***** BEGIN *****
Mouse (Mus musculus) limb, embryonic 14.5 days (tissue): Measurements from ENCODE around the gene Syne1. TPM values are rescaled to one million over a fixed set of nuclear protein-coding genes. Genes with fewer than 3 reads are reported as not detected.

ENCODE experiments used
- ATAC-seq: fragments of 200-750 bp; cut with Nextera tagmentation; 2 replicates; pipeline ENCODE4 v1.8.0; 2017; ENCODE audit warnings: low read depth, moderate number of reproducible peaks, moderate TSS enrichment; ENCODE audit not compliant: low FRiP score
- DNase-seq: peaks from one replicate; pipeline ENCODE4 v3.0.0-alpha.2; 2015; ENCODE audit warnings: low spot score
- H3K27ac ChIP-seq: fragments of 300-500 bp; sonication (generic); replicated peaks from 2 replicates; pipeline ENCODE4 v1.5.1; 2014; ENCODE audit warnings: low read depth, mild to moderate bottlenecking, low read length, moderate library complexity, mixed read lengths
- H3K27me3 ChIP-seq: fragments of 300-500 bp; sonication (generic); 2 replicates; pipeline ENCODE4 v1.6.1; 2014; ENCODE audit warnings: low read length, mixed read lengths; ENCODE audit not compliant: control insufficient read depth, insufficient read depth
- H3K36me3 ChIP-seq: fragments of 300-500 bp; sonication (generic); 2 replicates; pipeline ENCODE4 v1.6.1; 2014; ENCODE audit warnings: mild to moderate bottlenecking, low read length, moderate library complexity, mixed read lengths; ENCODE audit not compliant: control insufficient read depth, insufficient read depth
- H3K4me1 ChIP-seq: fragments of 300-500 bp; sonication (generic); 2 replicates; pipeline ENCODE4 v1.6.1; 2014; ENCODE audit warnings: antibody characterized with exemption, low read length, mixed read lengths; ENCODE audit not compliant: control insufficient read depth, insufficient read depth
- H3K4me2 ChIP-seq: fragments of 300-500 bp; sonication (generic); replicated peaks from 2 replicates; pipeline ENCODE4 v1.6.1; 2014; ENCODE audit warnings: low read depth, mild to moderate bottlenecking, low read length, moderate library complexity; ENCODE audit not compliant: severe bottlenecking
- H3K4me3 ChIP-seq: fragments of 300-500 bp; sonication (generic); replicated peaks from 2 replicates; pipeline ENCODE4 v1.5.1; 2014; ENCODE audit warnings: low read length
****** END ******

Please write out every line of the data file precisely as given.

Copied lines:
Mouse (Mus musculus) limb, embryonic 14.5 days (tissue): Measurements from ENCODE around the gene Syne1. TPM values are rescaled to one million over a fixed set of nuclear protein-coding genes. Genes with fewer than 3 reads are reported as not detected.

ENCODE experiments used
- ATAC-seq: fragments of 200-750 bp; cut with Nextera tagmentation; 2 replicates; pipeline ENCODE4 v1.8.0; 2017; ENCODE audit warnings: low read depth, moderate number of reproducible peaks, moderate TSS enrichment; ENCODE audit not compliant: low FRiP score
- DNase-seq: peaks from one replicate; pipeline ENCODE4 v3.0.0-alpha.2; 2015; ENCODE audit warnings: low spot score
- H3K27ac ChIP-seq: fragments of 300-500 bp; sonication (generic); replicated peaks from 2 replicates; pipeline ENCODE4 v1.5.1; 2014; ENCODE audit warnings: low read depth, mild to moderate bottlenecking, low read length, moderate library complexity, mixed read lengths
- H3K27me3 ChIP-seq: fragments of 300-500 bp; sonication (generic); 2 replicates; pipeline ENCODE4 v1.6.1; 2014; ENCODE audit warnings: low read length, mixed read lengths; ENCODE audit not compliant: control insufficient read depth, insufficient read depth
- H3K36me3 ChIP-seq: fragments of 300-500 bp; sonication (generic); 2 replicates; pipeline ENCODE4 v1.6.1; 2014; ENCODE audit warnings: mild to moderate bottlenecking, low read length, moderate library complexity, mixed read lengths; ENCODE audit not compliant: control insufficient read depth, insufficient read depth
- H3K4me1 ChIP-seq: fragments of 300-500 bp; sonication (generic); 2 replicates; pipeline ENCODE4 v1.6.1; 2014; ENCODE audit warnings: antibody characterized with exemption, low read length, mixed read lengths; ENCODE audit not compliant: control insufficient read depth, insufficient read depth
- H3K4me2 ChIP-seq: fragments of 300-500 bp; sonication (generic); replicated peaks from 2 replicates; pipeline ENCODE4 v1.6.1; 2014; ENCODE audit warnings: low read depth, mild to moderate bottlenecking, low read length, moderate library complexity; ENCODE audit not compliant: severe bottlenecking
- H3K4me3 ChIP-seq: fragments of 300-500 bp; sonication (generic); replicated peaks from 2 replicates; pipeline ENCODE4 v1.5.1; 2014; ENCODE audit warnings: low read length